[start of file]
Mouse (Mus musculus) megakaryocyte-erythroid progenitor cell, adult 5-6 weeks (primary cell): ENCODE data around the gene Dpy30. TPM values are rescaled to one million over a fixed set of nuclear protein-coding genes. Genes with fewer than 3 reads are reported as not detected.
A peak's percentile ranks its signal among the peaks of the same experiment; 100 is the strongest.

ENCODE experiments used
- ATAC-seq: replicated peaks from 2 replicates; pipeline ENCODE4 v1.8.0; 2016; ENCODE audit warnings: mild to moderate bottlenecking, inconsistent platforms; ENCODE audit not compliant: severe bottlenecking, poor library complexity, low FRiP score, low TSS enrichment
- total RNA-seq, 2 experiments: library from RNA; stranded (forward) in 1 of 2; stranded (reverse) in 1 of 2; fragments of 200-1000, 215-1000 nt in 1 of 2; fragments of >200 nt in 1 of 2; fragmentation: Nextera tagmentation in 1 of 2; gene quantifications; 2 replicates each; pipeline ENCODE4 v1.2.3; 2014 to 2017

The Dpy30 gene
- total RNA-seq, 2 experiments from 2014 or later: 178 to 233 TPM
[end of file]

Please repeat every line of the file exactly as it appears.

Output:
Mouse (Mus musculus) megakaryocyte-erythroid progenitor cell, adult 5-6 weeks (primary cell): ENCODE data around the gene Dpy30. TPM values are rescaled to one million over a fixed set of nuclear protein-coding genes. Genes with fewer than 3 reads are reported as not detected.
A peak's percentile ranks its signal among the peaks of the same experiment; 100 is the strongest.

ENCODE experiments used
- ATAC-seq: replicated peaks from 2 replicates; pipeline ENCODE4 v1.8.0; 2016; ENCODE audit warnings: mild to moderate bottlenecking, inconsistent platforms; ENCODE audit not compliant: severe bottlenecking, poor library complexity, low FRiP score, low TSS enrichment
- total RNA-seq, 2 experiments: library from RNA; stranded (forward) in 1 of 2; stranded (reverse) in 1 of 2; fragments of 200-1000, 215-1000 nt in 1 of 2; fragments of >200 nt in 1 of 2; fragmentation: Nextera tagmentation in 1 of 2; gene quantifications; 2 replicates each; pipeline ENCODE4 v1.2.3; 2014 to 2017

The Dpy30 gene
- total RNA-seq, 2 experiments from 2014 or later: 178 to 233 TPM